it is ...


or 'they are', if the plural form *{uku} is used. This enclitic can form a main clause, which can even take an object clause; i.e. 'it is N, that is ...'. This construction is an example of clefting in Greenlandic. There can never be coreference between the subject of the object clause and the 'dummy subject' it of the main clause formed with this enclitic; hence, the object clause will always be in the participial mood (and never in contemporative mood).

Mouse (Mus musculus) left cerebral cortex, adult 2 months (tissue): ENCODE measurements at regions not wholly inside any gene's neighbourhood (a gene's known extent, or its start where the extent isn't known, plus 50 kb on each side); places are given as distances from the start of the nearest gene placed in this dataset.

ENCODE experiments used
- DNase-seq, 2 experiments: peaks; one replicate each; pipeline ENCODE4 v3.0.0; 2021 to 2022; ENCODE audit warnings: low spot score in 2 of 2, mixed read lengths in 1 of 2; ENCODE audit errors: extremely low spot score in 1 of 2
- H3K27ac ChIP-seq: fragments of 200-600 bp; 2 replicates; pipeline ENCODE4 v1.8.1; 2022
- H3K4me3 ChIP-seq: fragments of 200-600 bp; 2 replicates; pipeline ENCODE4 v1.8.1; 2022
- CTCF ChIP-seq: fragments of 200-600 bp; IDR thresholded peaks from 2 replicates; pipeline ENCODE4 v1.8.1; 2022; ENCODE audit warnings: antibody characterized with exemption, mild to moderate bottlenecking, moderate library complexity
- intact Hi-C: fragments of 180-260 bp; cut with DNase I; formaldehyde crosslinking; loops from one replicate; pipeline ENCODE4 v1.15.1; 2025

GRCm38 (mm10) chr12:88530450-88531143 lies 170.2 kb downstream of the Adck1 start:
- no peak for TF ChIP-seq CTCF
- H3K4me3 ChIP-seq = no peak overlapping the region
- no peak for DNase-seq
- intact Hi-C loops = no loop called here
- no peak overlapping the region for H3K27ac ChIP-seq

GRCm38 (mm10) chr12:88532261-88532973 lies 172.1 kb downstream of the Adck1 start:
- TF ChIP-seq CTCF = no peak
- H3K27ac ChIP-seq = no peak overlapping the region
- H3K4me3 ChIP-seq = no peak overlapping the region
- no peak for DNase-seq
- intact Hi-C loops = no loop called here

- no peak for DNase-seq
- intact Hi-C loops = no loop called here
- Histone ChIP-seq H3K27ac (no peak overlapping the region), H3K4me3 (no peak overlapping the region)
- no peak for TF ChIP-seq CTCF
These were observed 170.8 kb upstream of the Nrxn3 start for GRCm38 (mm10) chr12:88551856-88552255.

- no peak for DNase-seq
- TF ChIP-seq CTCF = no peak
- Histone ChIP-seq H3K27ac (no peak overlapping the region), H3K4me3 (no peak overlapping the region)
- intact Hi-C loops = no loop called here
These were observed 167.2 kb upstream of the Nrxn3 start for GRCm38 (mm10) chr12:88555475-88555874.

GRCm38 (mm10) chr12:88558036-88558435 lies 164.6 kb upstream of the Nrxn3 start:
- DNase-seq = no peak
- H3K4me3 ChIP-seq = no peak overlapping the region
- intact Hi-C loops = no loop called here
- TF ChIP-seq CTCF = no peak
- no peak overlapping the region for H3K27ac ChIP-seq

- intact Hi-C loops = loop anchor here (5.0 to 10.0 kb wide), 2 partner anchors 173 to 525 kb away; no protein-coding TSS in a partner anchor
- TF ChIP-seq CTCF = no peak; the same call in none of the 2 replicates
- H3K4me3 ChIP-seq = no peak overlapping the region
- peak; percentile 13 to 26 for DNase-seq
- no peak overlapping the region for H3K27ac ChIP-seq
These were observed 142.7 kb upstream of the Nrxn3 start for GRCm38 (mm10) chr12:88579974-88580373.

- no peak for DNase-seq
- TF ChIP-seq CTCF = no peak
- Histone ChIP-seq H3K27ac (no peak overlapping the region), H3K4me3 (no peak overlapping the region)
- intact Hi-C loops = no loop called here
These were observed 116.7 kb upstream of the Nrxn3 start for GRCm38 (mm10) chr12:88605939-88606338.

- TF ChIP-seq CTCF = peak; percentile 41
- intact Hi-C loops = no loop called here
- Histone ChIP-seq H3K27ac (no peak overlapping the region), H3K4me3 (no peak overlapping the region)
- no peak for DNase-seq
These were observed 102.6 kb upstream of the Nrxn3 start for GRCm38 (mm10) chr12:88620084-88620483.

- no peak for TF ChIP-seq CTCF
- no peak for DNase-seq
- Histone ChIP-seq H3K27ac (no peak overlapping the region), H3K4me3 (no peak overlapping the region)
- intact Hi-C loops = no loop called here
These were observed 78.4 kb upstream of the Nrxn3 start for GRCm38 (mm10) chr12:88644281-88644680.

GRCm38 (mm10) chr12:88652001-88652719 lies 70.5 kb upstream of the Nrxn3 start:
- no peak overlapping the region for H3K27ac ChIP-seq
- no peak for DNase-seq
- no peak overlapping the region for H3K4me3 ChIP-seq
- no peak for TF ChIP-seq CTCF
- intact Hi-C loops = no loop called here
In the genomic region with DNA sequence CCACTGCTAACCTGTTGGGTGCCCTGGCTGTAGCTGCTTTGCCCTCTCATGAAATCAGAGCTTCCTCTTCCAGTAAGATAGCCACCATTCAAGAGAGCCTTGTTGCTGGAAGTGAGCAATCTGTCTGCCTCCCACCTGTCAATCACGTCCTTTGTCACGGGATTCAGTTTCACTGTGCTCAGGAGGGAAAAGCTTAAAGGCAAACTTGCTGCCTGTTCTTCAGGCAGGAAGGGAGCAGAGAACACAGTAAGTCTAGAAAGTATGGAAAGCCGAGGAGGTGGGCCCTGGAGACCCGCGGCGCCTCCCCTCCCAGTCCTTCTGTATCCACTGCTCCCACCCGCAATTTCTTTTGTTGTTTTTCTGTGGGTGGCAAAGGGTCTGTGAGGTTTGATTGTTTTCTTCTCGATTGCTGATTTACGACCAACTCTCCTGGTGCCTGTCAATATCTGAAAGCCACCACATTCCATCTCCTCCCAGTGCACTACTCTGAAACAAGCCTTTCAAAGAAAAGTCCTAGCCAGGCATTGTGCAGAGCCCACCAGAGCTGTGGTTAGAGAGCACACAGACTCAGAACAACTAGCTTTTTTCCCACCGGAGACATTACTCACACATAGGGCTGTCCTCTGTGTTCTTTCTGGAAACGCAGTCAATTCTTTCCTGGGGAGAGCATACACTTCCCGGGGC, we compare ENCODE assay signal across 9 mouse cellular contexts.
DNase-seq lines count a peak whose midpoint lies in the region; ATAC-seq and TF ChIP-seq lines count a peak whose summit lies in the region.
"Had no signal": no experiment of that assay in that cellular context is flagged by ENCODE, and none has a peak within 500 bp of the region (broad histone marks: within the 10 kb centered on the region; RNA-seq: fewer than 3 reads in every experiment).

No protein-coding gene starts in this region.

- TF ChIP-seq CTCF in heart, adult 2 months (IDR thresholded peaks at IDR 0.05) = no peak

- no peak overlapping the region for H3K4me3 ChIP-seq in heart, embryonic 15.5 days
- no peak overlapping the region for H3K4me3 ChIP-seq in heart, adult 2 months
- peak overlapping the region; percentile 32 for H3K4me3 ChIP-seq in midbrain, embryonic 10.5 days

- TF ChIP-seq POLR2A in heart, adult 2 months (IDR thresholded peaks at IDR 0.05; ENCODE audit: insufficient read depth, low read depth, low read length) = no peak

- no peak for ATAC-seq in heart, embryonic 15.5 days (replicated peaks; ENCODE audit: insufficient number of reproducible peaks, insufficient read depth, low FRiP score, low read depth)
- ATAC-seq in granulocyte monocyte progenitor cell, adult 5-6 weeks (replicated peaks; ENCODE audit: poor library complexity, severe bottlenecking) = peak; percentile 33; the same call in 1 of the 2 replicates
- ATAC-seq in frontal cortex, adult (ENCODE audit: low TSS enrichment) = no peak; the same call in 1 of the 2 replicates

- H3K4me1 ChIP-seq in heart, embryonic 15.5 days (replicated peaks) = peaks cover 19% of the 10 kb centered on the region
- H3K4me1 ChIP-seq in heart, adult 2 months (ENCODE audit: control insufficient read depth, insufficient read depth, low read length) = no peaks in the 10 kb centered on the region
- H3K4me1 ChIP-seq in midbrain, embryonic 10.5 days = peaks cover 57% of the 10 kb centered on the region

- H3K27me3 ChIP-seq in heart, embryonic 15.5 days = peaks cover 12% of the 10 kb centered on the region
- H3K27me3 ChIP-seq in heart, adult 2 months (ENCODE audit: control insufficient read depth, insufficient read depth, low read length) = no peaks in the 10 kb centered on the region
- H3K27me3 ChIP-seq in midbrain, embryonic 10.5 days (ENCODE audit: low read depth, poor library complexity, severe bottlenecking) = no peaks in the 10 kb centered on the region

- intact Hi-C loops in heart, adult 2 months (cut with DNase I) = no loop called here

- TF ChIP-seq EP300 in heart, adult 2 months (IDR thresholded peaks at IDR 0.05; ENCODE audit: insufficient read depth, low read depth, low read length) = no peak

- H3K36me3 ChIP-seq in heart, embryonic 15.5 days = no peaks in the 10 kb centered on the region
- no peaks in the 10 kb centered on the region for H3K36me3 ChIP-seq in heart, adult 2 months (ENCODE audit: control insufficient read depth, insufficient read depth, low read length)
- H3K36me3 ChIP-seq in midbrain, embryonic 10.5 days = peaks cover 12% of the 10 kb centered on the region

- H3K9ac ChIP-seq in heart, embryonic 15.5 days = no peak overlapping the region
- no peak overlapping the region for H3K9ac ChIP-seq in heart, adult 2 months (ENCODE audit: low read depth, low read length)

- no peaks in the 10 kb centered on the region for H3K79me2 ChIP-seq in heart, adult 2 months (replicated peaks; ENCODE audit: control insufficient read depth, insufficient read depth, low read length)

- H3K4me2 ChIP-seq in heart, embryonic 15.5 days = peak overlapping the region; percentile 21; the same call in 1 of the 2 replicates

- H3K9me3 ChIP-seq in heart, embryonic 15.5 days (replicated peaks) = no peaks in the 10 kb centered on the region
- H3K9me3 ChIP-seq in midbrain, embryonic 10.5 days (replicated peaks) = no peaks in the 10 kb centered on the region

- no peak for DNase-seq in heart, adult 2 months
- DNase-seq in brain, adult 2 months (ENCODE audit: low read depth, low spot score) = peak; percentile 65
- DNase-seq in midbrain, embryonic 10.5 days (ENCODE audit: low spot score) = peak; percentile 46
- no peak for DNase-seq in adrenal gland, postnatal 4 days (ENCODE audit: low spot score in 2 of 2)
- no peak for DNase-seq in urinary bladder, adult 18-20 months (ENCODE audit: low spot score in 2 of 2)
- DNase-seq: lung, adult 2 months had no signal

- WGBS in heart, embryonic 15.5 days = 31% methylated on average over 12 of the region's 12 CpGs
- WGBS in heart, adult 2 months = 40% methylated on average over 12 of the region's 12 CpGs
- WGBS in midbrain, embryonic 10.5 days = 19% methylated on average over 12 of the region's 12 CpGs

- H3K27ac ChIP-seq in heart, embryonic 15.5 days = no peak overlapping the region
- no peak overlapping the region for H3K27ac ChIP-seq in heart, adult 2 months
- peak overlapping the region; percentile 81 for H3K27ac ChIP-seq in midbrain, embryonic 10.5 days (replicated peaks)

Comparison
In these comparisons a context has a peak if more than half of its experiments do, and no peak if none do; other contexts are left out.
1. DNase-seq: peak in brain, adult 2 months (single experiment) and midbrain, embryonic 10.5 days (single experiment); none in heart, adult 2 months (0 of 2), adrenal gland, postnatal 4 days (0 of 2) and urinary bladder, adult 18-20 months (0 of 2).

Kalaallisut Translation Notes
sunaana? what is it? From suna? 'what' plus *{una}.
suunuku? what are they? From the plural form of suna?, i.e. suut?, thus taking the plural form *{uku}.
uangaana it is me From 1.sg personal pronoun {uvaŋa}.
Piitaruna? is it Piitaq? With interrogative intonation. It could also be used with indicative intonation, if e.g. Piitaq called someone on the phone.
uangaana Piitamik ateqartunga it is me whose name is Piitaq From 1.sg personal pronoun {uvaŋa}. Here uangaana forms a main clause, and Piitamik ateqartunga is the object clause, which is in the participial mood, since there is no coreference between the subjects.